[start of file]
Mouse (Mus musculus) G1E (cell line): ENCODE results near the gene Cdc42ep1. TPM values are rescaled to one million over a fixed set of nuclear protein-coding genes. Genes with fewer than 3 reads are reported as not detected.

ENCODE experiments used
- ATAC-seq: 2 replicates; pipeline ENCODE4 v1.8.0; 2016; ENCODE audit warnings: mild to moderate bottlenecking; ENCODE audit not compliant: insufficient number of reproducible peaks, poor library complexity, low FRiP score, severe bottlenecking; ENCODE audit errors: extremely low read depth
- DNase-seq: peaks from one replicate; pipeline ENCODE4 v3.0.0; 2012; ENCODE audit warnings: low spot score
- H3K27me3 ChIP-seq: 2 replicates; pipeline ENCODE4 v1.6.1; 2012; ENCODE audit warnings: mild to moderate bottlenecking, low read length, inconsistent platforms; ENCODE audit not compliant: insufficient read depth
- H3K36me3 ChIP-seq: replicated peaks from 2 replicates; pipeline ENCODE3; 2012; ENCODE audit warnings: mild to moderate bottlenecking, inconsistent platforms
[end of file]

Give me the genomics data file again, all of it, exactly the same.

Mouse (Mus musculus) G1E (cell line): ENCODE results near the gene Cdc42ep1. TPM values are rescaled to one million over a fixed set of nuclear protein-coding genes. Genes with fewer than 3 reads are reported as not detected.

ENCODE experiments used
- ATAC-seq: 2 replicates; pipeline ENCODE4 v1.8.0; 2016; ENCODE audit warnings: mild to moderate bottlenecking; ENCODE audit not compliant: insufficient number of reproducible peaks, poor library complexity, low FRiP score, severe bottlenecking; ENCODE audit errors: extremely low read depth
- DNase-seq: peaks from one replicate; pipeline ENCODE4 v3.0.0; 2012; ENCODE audit warnings: low spot score
- H3K27me3 ChIP-seq: 2 replicates; pipeline ENCODE4 v1.6.1; 2012; ENCODE audit warnings: mild to moderate bottlenecking, low read length, inconsistent platforms; ENCODE audit not compliant: insufficient read depth
- H3K36me3 ChIP-seq: replicated peaks from 2 replicates; pipeline ENCODE3; 2012; ENCODE audit warnings: mild to moderate bottlenecking, inconsistent platforms